The Battle of the Atlantic
The Battle of the Atlantic, the fight for supremacy of the North Atlantic, was waged from 1939 until 1945 and pitted Allied naval and air forces against German U-boats, whose primary targets were the convoys of merchant ships carrying vital life-sustaining cargo from North America to Europe. From the very outset of hostilities in the Second World War the Atlantic supply route from North America to the United Kingdom was threatened. Eventually gaining control of the entire coast of Europe, from Narvik to the Pyrenees, the Germans set out from every harbour and airfield in western Europe to sever the lifelines to Britain. On May 3 and 4, Canada marks the anniversary of the Battle of the Atlantic.
La bataille de l’Atlantique
La bataille de l’Atlantique s’est déroulée en mer de 1939 à 1945. Ce combat pour la suprématie dans l’Atlantique Nord opposait les forces navales et aériennes alliées aux sous-marins allemands dont la cible principale était les convois de navires marchands qui transportaient du matériel essentiel au maintien de la vie de l’Amérique du Nord à l’Europe. Dès le début des hostilités de la Seconde Guerre mondiale, la route de ravitaillement sur l’Atlantique, allant de l’Amérique du Nord au Royaume-Uni, est menacée. Éventuellement maîtres de toute la côte européenne, de Narvik aux Pyrénées, les Allemands tentent de couper les lignes vitales de ravitaillement de la Grande- Bretagne à partir de tous les ports et de tous les aérodromes de l’ouest de l’Europe. Les 3 et 4 mai derniers, le Canada soulignera l`anniversaire de la bataille de l’Atlantique.
The Merchant Navy Book of Remembrance lists the names of approximately 1,600 Canadians who died at sea during the Second World War, including those of eight women. http://www.vac-acc.gc.ca/remembers/sub.cfm?source=collections/books/bmerchant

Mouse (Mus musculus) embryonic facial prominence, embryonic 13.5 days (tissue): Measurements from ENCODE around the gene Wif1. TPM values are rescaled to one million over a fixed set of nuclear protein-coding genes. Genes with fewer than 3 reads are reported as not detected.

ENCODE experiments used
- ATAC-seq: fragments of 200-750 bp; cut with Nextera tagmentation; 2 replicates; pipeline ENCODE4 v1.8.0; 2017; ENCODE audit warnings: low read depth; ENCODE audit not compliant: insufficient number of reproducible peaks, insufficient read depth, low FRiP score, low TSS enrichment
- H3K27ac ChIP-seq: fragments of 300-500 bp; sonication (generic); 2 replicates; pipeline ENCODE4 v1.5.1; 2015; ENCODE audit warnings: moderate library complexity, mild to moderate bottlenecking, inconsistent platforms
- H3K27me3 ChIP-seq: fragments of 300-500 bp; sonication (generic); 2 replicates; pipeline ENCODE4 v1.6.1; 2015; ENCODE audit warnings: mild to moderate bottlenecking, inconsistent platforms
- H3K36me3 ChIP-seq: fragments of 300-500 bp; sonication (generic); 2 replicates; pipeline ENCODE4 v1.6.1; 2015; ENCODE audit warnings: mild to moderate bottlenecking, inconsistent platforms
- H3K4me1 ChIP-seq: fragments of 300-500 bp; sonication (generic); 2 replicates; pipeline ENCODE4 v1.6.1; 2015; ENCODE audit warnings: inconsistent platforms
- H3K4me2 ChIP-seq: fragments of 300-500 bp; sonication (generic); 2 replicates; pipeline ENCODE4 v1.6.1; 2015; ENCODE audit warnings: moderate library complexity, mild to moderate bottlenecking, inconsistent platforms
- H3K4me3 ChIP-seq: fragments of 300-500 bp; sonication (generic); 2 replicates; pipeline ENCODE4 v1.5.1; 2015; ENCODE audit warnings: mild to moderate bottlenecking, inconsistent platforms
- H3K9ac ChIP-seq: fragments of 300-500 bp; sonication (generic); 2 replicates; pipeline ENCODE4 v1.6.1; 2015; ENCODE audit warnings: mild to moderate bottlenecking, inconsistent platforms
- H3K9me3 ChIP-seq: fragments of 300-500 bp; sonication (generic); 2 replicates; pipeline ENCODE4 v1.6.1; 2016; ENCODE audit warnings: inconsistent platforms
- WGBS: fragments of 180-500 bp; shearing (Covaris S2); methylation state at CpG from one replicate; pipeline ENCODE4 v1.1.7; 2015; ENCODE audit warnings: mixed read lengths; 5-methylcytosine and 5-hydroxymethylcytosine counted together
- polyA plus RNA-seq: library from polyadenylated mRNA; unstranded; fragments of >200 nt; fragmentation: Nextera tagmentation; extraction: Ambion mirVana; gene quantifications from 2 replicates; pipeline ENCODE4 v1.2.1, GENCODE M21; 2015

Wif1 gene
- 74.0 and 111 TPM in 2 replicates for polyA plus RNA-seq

Who is he?
By E3161 Victoria Edwards (RMC ‘03)
- Born on 26 March 1908 at Hemison, St. Malachie, Quebec and was educated there. He joined the Royal Canadian Navy Volunteer Reserve in 1924. He began a long and distinguished career in the Royal Canadian Navy in 1926. He studied at the Royal Canadian Naval College.
- He received his officer training with the Royal Navy, and returned to Canada in 1938.
- During the Second World War, he commanded the Canadian destroyer HMCS Skeena, 1940-1942, in the Battle of the Atlantic.
- From 1942 to 1943 he was appointed to Staff of Captain (D) as Training Commander for crews engaged in the Battle of the Atlantic.
- He later wrote an article “Reminiscences of the Battle of the Atlantic.”
- In 1943 he was appointed to command HMCS Iroquois. He took command of HMCS Iroquois following ship’s company refusing to do duty in July 1943.
- He gained a bar to his D.S.C. for execution among German ships off France after D-Day.
- In the post-war period, he served as Deputy Chief of Naval Personnel, 1945-1947, and as Chief of Naval Personnel, 1950-1953.
- He also commanded HMCS Ontario, 1947-1949.
- He was promoted to Chief of Naval personnel in 1950.
- He attained the rank of Rear Admiral in 1953. He served as Flag Officer, Pacific Coast 1953-1956.
- He retired from active service in 1956, however, he continued his life long interest in the Canadian Navy.
- He was interviewed in 1984 by Hal Lawrence in 1984 regarding his career with the Royal Canadian Navy (RCN).
- His fonds are in the National Defence Headquarters Directorate of History and Heritage; in Library and Archives Canada. R4390-0-1-E; andat the CFB Esquimalt Naval and Military Museum.
a) 2184 Rear-Admiral Desmond Piers
b) RNCC200 Rear-Admiral James Calcutt Hibbard
c) 2399 Rear-Admiral William Landymore
d) RCNSE91 Rear-Admiral RH Leir
Answer: b) RNCC200 Rear-Admiral James Calcutt Hibbard D.S.C. and Bar